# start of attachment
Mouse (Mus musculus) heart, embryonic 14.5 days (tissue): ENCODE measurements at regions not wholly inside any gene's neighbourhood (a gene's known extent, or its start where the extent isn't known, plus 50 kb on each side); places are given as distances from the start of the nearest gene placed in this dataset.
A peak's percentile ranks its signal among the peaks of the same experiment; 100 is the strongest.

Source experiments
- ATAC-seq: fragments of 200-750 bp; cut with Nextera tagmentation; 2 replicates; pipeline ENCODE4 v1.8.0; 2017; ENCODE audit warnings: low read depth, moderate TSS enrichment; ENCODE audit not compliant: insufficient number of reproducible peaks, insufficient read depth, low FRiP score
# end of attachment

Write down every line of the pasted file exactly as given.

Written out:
Mouse (Mus musculus) heart, embryonic 14.5 days (tissue): ENCODE measurements at regions not wholly inside any gene's neighbourhood (a gene's known extent, or its start where the extent isn't known, plus 50 kb on each side); places are given as distances from the start of the nearest gene placed in this dataset.
A peak's percentile ranks its signal among the peaks of the same experiment; 100 is the strongest.

Source experiments
- ATAC-seq: fragments of 200-750 bp; cut with Nextera tagmentation; 2 replicates; pipeline ENCODE4 v1.8.0; 2017; ENCODE audit warnings: low read depth, moderate TSS enrichment; ENCODE audit not compliant: insufficient number of reproducible peaks, insufficient read depth, low FRiP score